Mac ZFS is dead: RIP.

Mac ZFS is dead: RIP.

Summary: Apple made it official this week: the innovative ZFS file system for Mac OS X is dead. Who killed it?

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PC file system progress stalled this week with the news on MacOSforge that Apple's ZFS project is dead.

ZFS Project Shutdown 2009-10-23 The ZFS project has been discontinued. The mailing list and repository will also be removed shortly.

ZFS, developed by Sun engineers, is the first 21st century file system. NTFS and HFS+ are firmly rooted in the 1980s. ZFS has a lot of cool features:

  • End-to-end data integrity. Current file systems are prone to many problems - ranging from phantom writes to inconsistent error-handling - that mess up your data. The ZFS architecture eliminated them with parent block checksums.
  • Pooled storage. Add a drive and it adds extra capacity, not another volume. Less management.
  • No need for journaling. Which is one problem Solid State Drives don't handle well. Get rid of it and SSDs work better.
  • Built-in RAID that is as fast as hardware RAID. Get data protection for a lower cost.
  • Low-cost snapshot copy. As a copy-on-write system, ZFS can create new snapshots - once an hour, minute or second - with low CPU and storage overhead. Cruise back in time to just before the virus hit, recover, and life is good.

Apple announced in June '08 that Snow Leopard server would support ZFS. But things came apart early this year.

What happened? Jeff Bonwick, ZFS architect, posted Saturday on an earlier quoted comment:

> Apple can currently just take the ZFS CDDL code and incorporate it > (like they did with DTrace), but it may be that they wanted a "private > license" from Sun (with appropriate technical support and > indemnification), and the two entities couldn't come to mutually > agreeable terms.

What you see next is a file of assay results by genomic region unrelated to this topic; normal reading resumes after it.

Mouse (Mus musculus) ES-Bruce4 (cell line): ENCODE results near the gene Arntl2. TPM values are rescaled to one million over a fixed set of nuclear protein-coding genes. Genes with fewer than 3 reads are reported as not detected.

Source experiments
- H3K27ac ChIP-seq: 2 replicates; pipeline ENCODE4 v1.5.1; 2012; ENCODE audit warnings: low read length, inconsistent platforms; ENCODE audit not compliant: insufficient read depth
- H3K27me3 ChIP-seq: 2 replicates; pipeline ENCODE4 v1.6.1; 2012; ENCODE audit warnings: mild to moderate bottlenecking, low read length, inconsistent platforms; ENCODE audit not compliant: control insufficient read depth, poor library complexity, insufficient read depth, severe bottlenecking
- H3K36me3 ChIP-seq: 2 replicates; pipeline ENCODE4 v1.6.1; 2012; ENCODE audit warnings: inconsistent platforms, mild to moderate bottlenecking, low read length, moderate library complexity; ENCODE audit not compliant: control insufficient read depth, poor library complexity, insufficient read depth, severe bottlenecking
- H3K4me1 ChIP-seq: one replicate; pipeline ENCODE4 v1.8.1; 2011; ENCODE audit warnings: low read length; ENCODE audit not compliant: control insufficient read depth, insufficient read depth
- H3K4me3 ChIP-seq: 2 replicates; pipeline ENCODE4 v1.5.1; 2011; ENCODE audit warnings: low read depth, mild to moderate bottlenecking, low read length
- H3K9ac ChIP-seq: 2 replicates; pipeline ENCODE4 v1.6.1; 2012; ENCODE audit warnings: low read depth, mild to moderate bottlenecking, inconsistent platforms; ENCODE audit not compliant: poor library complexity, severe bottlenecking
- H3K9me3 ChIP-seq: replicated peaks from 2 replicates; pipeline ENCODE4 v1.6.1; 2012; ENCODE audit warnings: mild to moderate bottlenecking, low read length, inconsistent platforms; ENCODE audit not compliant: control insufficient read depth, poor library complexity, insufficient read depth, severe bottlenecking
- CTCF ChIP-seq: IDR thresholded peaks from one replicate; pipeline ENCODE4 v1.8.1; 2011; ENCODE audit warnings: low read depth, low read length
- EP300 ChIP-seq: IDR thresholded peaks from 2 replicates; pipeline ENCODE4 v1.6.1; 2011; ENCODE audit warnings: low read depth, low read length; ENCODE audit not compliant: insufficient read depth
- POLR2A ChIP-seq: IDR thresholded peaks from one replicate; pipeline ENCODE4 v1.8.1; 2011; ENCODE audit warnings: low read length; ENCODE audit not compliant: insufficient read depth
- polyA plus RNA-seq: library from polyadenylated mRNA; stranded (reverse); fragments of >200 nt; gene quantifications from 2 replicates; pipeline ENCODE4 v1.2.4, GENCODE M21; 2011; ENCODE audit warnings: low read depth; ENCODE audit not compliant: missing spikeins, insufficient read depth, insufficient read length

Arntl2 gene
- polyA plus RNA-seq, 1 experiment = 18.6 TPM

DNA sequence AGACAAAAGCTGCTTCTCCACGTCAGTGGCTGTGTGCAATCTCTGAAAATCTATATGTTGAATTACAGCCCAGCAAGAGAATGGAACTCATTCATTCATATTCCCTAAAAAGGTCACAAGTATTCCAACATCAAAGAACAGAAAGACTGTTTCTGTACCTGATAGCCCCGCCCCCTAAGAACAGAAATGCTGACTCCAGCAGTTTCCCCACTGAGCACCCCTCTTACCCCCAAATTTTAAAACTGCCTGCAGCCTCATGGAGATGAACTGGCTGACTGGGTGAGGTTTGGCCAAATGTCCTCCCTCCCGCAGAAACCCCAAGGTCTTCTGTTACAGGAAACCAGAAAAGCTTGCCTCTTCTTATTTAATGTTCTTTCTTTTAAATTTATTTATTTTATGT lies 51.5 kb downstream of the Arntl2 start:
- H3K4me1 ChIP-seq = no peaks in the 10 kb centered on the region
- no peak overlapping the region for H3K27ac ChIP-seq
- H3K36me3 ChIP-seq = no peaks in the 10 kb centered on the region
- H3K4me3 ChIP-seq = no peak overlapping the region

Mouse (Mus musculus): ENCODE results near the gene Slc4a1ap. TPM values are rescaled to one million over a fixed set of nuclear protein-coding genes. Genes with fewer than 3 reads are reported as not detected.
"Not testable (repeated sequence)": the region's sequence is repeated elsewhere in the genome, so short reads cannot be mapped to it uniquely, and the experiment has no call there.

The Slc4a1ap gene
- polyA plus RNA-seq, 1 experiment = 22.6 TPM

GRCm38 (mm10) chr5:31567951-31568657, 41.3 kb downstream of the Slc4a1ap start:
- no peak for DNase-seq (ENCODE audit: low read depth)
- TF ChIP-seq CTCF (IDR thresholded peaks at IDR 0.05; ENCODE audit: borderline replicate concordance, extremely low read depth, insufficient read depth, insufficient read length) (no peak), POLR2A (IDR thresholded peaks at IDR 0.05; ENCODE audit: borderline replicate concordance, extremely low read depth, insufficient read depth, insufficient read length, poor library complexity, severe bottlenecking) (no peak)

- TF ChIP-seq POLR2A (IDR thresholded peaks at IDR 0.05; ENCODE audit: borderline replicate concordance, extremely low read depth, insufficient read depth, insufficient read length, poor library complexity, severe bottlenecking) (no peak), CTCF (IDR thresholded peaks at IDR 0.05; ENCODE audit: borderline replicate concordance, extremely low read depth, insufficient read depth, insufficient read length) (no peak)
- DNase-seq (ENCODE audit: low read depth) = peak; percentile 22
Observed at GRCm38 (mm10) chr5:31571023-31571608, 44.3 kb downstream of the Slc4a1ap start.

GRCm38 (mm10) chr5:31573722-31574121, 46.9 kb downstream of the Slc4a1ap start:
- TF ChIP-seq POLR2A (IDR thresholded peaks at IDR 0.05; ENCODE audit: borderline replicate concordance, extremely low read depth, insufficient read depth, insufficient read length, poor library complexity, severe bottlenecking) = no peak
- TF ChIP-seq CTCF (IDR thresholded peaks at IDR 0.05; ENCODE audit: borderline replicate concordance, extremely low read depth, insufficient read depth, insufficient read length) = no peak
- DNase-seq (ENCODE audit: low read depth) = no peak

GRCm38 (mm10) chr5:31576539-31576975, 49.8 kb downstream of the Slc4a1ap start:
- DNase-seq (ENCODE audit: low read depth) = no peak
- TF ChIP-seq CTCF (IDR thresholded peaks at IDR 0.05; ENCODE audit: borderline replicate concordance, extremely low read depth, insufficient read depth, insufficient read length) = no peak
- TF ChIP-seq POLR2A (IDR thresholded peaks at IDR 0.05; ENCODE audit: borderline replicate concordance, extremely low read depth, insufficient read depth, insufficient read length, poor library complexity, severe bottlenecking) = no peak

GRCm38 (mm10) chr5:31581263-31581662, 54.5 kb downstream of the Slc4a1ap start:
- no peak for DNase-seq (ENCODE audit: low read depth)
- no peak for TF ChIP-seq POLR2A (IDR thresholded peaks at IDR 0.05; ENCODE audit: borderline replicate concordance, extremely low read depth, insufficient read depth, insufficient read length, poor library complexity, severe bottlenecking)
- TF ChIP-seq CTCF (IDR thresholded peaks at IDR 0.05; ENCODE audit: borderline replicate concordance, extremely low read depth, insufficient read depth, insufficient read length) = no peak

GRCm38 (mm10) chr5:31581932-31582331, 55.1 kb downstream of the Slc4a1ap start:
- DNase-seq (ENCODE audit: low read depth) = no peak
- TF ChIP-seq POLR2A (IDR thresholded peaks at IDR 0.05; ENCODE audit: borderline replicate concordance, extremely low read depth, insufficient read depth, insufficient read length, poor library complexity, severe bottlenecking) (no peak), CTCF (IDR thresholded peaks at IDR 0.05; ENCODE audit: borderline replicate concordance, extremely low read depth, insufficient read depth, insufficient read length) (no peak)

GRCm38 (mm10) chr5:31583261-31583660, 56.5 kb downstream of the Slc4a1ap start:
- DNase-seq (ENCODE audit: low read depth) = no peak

I cannot disclose details, but that is the essence of it.

Jeff

Indemnification? Sun is being sued by NetApp, a $3B enterprise storage company, claiming that ZFS infringes on NetApp patents. If NetApp won, Apple would find itself in a tough position unless Sun shouldered the financial damage. That's indemnification.

Sun has made a (IMHO) strong case that NetApp's patents should be invalidated by prior art. But with all their other problems and the Oracle purchase it was a headache they and Oracle didn't need.

Where does Apple go from here? Apple has hired some smart file system engineers and wants to hire more to work on "state-of-the-art file system technologies for Mac OS X."

But writing new file systems isn't easy. It takes 5-7 years for a new file system to achieve the maturity needed to support large-scale deployment.

So if Apple is starting from scratch we have a long wait for real innovation to appear. Like Mac OS XII.

What about Microsoft? Redmond's file system gurus are well aware of NTFS issues. And under the covers they are making stepwise enhancements to the architecture and implementation.

But as the NTFS and HFS+ architectures age and the pace of storage innovation increases the gap between what is and what could be grows. It's like putting a 1001 hp Bugatti engine in a Model T: the power is there but you can't use it.

The Storage Bits take This kind of cock-up makes me hate software patents - but that's another post. As long as law allows companies will try to enforce them.

NetApp missed a golden opportunity to raise their visibility in the consumer market by cutting a deal with Apple directly. "NetApp is powering Apple's advanced storage technologies" would make the company a lot more visible outside the enterprise market.